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Despite Large IT Job Market, Workers Remain Disengaged

In-demand roles require extensive training, and there’s a disconnect between employee performance and rewards.

As 2023 comes to a close, navigating the IT job market presents several key challenges, despite the apparent abundance of opportunities.

While the demand for IT professionals is high, a closer look reveals that many of the most in-demand positions require extensive training. According to employment firm Ramstad, six of the most sought-after tech roles are AI engineer, data scientist, data engineer, video game designer, DevOps engineer, and full-stack developer.

Beyond the sheer availability of positions, the challenge in today’s IT job market reflects a broader trend of how employees perceive their treatment and engagement by employers. For example, employers don’t always appropriately reward good performance. A September 2023 report from ADP Research highlights the difference between promotions and merit pay increases. Although promotions are justified for those taking on great responsibilities, exceptional employees who excel in their current roles might be better rewarded by offering bonuses or merit pay increases. “If someone has excellent performance, of course, you should strive to pay them more,” the report states. “But what companies sometimes get wrong is confusing promotions with merit pay increases.”

Unlock the Secrets of IT Salary Trends button

The takeaway, according to the report, is that employers need to accurately measure worker motivation and commitment. While admittedly difficult to quantify, motivation and commitment are indeed measurable and can be cultivated in workforces to increase productivity, the report said.

Ongoing Disengagement Within the Workforce

Phyllis Rosen, an executive coach, recently completed a three-part series about disengagement in the workforce in and outside of the tech sector. Citing a Gallup study, Rosen pointed out that only one in three workers feels a sense of belonging in their organization. The Gallup study also noted that 75% of people who voluntarily resign do so because of their managers.

Rosen said companies must find ways to better recognize their employees’ value via compensation. “[Employers] need to pay them appropriately for their time with reasonable time demanded. Technological advancements have leveled the playing field,” she wrote.

Susan Curtis, founder and CEO of business coaching firm Greater Insight, said many employees are simply not working in the right roles. Additionally, the changes brought on by the COVID pandemic have influenced employment dynamics – for example, many employees realized that remote work allowed for increased personal time while maintaining productivity.

According to Gallup’s 2023 report on the global workplace, although the world saw a job resurgence in 2022 as pandemic restrictions eased, the majority of the world’s employees are ‘quiet quitting.’ “These employees are filling a seat and watching the clock,” the report states. “They put in the minimum effort required, and they are psychologically disconnected from their employer.” Some 59% of global employees fall into this category, while 23% are thriving at work and 18% are actively disengaged, or ‘loud quit.’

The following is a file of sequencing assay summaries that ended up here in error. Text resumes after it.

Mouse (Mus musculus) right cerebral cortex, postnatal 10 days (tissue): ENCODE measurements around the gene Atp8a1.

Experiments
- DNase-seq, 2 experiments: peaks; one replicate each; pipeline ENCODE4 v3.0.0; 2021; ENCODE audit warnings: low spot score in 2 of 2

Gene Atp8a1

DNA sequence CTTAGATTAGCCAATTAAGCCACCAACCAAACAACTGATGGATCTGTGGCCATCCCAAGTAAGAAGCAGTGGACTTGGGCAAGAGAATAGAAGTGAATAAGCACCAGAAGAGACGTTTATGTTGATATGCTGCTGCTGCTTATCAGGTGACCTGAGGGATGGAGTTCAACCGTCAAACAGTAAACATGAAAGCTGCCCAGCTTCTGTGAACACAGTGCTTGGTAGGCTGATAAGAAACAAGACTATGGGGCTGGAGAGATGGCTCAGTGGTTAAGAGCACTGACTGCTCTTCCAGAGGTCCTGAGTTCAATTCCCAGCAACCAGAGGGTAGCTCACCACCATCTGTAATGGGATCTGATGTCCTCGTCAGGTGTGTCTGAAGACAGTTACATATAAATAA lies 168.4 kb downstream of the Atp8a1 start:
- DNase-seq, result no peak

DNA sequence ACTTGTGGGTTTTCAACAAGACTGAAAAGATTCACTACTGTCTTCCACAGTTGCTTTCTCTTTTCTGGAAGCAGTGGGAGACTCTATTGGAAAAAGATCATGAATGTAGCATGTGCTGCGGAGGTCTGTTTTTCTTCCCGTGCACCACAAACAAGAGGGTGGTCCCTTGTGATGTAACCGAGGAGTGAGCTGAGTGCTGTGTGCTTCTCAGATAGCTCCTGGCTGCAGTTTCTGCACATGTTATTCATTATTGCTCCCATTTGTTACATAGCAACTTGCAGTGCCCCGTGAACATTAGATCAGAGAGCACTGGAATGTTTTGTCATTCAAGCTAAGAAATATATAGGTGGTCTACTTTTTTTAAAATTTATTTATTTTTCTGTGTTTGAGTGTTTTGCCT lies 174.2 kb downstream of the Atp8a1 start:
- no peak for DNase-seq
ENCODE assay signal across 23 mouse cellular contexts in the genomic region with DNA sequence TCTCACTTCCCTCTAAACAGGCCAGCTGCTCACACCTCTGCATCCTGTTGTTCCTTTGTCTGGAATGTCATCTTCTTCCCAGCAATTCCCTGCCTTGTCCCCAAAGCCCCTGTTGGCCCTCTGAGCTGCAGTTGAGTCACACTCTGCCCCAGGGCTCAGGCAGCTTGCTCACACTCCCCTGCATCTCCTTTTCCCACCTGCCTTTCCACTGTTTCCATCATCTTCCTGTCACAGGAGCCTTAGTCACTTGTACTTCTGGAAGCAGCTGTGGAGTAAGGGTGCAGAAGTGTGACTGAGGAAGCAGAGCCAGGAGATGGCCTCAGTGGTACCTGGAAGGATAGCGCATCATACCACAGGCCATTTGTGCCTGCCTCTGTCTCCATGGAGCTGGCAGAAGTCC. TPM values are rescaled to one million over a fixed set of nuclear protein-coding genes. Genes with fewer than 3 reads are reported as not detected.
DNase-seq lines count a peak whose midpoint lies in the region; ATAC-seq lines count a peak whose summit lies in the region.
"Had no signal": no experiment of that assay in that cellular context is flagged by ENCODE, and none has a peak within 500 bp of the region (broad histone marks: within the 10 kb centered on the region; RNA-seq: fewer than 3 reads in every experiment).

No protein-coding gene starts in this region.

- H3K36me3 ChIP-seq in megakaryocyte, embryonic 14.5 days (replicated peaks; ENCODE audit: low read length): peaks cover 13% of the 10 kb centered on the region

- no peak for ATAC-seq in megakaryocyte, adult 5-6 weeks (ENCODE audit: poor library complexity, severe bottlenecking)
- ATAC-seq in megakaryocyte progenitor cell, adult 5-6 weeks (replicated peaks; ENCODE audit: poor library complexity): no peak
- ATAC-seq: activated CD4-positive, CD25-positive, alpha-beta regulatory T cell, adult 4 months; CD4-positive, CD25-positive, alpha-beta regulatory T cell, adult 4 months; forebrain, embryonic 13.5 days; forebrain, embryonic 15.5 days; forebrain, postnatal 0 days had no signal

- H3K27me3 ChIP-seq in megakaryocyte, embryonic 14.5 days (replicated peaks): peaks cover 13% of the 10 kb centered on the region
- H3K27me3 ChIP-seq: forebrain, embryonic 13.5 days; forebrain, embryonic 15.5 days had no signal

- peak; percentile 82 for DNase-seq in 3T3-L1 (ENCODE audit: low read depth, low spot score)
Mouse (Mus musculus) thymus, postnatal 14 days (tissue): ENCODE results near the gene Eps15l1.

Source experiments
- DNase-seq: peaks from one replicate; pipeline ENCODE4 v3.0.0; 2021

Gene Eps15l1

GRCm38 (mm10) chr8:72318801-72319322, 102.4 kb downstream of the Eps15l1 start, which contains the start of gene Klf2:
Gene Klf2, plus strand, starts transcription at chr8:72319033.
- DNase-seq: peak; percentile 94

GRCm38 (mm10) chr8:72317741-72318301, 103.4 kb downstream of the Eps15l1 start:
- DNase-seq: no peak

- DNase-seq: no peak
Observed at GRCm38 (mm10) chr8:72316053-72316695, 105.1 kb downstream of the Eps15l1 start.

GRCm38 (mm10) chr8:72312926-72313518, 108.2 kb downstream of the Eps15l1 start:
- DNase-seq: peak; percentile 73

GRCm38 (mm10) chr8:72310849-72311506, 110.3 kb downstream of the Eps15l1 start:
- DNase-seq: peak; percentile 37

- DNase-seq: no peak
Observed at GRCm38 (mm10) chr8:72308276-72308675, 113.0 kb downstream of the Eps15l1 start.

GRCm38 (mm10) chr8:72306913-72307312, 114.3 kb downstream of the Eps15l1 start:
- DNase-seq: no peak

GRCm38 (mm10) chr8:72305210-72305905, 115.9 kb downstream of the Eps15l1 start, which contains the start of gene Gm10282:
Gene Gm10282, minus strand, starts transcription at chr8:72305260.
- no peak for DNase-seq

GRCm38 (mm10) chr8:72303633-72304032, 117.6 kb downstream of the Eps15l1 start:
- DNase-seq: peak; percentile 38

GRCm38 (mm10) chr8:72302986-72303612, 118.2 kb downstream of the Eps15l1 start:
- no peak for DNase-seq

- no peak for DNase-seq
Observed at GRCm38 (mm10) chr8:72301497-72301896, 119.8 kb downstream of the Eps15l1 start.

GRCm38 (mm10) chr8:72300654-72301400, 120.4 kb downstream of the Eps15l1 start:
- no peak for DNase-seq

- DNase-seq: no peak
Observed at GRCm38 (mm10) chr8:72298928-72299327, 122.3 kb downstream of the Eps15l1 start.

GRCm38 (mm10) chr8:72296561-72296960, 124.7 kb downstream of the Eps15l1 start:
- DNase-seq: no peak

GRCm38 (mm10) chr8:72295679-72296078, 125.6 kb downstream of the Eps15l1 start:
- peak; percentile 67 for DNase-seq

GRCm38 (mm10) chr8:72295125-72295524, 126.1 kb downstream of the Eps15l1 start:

Related: Tech Company Layoffs: The COVID Tech Bubble Bursts

Finding the Right Fit

Asking the right questions before one accepts a job offer can help the job candidate and company find the right employment match. Here are some sample questions from Curtis that candidates can ask during the interview process:

  • Who succeeds here?
  • Could you describe to me some of the qualities of your most successful person in this role? What do you see in that person?
  • How do you measure success?
  • What do you wish that person could teach anyone else who's two steps into this position?
  • What is the culture like here?
  • What are the hiring manager’s priorities, and what are your priorities if you are not the hiring manager?

Stanislav Kalatsky, head of people analytics and research at the software engineering firm DataArt, emphasized the importance of employers engaging their workforces with an empathetic and individualized approach. “Each employee deserves a personal human touch in both defining the employee expectations and leveraging corporate capabilities to meet them,” Kalatsky said. “Of course, there are definite things like budgeting and policies, which may not allow us to retain a person.”

When an employee does leave an organization, the HR staff should listen closely to the employee’s feedback during an exit interview. “Most likely they're telling the truth [about their reason for leaving and the company environment],” Kalatsky explained. “There are many reasons for leaving the company, both planned and unplanned. Our responsibility is to note those cases and monitor that necessary changes in corporate organization are implemented.”

Usually, if an employee quits the job, it is either because of unfulfilled expectations or better options on the market, he added. From a corporate perspective, it is wise to track both.

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